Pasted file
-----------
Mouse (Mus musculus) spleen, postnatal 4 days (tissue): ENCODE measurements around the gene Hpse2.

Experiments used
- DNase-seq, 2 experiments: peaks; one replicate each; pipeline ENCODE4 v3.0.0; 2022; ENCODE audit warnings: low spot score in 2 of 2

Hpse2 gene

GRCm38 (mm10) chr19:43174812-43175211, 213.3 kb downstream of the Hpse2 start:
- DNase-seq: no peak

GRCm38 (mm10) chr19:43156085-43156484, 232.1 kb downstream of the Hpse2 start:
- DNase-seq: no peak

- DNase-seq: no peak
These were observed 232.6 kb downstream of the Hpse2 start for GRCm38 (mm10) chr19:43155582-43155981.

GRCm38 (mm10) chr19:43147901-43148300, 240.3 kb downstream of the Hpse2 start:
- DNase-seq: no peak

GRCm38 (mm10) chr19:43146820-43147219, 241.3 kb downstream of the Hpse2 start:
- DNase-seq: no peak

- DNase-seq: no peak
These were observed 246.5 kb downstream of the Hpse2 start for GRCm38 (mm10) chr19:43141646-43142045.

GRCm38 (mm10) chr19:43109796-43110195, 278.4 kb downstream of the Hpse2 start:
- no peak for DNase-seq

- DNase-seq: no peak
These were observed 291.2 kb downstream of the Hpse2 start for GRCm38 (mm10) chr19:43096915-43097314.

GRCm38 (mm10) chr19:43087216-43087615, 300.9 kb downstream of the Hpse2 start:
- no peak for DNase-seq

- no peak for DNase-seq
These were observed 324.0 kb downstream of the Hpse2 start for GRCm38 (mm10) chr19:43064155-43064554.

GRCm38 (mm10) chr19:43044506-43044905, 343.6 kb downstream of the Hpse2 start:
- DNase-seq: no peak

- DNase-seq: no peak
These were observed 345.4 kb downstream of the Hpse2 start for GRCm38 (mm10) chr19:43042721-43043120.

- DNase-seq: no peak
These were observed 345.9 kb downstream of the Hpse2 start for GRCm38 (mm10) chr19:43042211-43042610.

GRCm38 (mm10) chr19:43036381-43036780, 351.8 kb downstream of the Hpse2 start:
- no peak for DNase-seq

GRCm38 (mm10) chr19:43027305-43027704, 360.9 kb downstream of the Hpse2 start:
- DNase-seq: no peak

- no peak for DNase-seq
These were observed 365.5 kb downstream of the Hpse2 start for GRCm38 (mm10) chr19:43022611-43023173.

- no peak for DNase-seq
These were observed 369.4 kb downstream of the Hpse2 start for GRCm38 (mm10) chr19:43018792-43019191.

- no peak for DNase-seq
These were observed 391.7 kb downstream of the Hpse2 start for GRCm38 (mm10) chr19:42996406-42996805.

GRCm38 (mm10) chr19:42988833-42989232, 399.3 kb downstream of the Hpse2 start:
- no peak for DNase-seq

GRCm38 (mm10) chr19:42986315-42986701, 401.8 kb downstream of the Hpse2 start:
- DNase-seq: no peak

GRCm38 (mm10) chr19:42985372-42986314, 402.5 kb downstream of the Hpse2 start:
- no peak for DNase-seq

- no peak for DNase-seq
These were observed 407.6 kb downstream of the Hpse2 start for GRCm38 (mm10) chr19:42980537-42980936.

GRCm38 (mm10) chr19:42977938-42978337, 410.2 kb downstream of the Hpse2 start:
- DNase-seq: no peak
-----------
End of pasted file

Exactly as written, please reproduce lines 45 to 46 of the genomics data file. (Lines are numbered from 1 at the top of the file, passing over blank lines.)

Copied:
GRCm38 (mm10) chr19:42985372-42986314, 402.5 kb downstream of the Hpse2 start:
- no peak for DNase-seq